Under the federal income tax, slow economic growth and recessions have a disproportionately adverse impact on lower-income families. Breadwinners in these families are more likely to lose their jobs, are less likely to have the resources to weather bad economic times, and are more in need of the initial employment opportunities that a dynamic, growing economy provides. Retaining the present tax system makes economic progress needlessly slow, thus harming low-income people the most.
In contrast, the FairTax dramatically improves economic growth and wage rates for all, but especially for lower-income families and individuals. In addition to receiving the monthly FairTax prebate, these taxpayers are freed from regressive payroll taxes, the federal income tax, and the compliance burdens associated with each. They pay no more business taxes hidden in the price of goods and services, and used goods are tax free.
- Is it fair for rich people to get the exact same FairTax prebate from the federal government as the poorest person in America?
Let’s look at a billionaire under the FairTax -- if he spends $10,000,000 dollars he pays a tax of $2,300,000 and gets a prebate of $4,697 (assuming he is married and has no children). His effective tax rate as a percent of spending is 22.95 percent.
Now, let’s look at a middle-income married couple with no children under the FairTax -- if they spend $50,000, they pay $6,803 net of their prebate for an effective tax rate of 13.6 percent. The effective tax rate increases as spending increases, but never exceeds 23 percent!
Figure 4: Comparison of effective tax rates: FairTax, income tax
FairTax Current tax Expenditures = income $50,000 $50,000 Net tax $6,803 $7,918 Effective tax rate 13.6% 15.8%
In contrast, if this same couple earns $50,000 in wages today under the current tax system, they pay $4,093 in income taxes and $3,825 in payroll taxes for a total of $7,918 in taxes (15.8 percent) -- a tax burden 14.1 percent higher than under the FairTax. In addition, their employer pays another $3,825 in payroll taxes. Most economists agree that the employer payroll tax is actually borne by employees in the form of lower wages. Looked at this way, this couple is paying $11,743 (23.5 percent) in taxes today, which doesn’t even include the hidden taxes they pay every time they make a purchase.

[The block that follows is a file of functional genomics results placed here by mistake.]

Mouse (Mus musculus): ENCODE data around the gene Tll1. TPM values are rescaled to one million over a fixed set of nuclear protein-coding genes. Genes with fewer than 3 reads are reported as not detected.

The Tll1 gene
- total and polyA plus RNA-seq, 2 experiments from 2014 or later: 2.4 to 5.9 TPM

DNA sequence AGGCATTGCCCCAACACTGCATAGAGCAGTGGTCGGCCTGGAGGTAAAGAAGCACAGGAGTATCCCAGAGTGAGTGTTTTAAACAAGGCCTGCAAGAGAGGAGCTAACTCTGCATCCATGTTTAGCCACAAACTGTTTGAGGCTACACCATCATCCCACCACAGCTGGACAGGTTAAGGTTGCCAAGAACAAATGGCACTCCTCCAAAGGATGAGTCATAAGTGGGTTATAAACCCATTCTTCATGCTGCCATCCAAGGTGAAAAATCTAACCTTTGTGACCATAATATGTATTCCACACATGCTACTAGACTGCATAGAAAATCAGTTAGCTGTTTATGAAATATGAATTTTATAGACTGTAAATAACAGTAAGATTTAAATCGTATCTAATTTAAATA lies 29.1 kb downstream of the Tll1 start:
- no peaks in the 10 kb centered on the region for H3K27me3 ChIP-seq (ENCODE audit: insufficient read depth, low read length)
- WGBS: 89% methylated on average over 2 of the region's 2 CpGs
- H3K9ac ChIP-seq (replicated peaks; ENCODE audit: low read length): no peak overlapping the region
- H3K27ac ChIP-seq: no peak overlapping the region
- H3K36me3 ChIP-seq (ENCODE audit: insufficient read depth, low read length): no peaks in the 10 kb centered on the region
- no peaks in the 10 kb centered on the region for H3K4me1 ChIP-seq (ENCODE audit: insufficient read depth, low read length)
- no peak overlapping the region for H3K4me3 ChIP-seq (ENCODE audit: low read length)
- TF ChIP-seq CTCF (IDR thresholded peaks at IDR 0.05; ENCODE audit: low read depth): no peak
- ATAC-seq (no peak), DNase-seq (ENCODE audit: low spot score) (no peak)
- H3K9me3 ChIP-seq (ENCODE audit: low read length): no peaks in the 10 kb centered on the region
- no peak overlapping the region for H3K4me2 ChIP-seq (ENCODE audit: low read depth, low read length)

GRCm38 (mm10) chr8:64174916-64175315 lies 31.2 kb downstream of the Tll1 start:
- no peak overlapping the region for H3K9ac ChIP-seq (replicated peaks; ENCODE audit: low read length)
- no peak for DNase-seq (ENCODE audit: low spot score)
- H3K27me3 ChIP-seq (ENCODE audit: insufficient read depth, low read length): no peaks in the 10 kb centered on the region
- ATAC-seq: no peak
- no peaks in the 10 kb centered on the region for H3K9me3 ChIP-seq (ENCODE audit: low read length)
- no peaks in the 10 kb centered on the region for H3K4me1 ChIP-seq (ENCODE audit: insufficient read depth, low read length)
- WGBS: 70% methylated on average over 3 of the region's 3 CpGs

Finally, let’s look at a low-income couple that spends at the poverty level under the FairTax -- they pay no net FairTax at all. Today, under the income tax system, they not only pay 15 percent in payroll taxes, but they also pay hidden taxes -- arising from corporate taxes, private sector compliance costs, and payroll taxes passed on to consumers and embedded in the price of everything they buy.
- What about senior citizens, retired people, and anyone on a fixed income?
As a group, seniors do very well under the FairTax. Low-income seniors are much better off under the FairTax than under the current income tax system.
Some erroneously believe that people who live exclusively on Social Security pay no taxes. They may not know it, but they are paying hidden corporate income taxes and employer payroll taxes whenever they buy anything. Under the FairTax, seniors pay $0.23 out of every dollar they choose to spend on new goods and services.
Plus, seniors, like everyone else, receive a monthly prebate, in advance of purchases, for taxes paid on the cost of necessities which more than pays for all of the taxes they would pay if they received the average Social Security benefit amount and spent it all. If seniors choose to work, they are freed from regressive payroll taxes, the federal income tax on wages, and the compliance burdens associated with each. They pay no more hidden taxes on goods or services, and used goods are tax free. There is no income tax on their Social Security benefits.
The income tax imposed on investment income and pension benefits or IRA withdrawals is repealed. Pension funds, IRAs, and 401(k) plans had assets of $12 trillion in 2004. An income tax deduction was taken for contributions to most of these plans. All beneficiaries and owners of these plans expected to pay income tax on them upon withdrawal, but are not required to do so under the FairTax.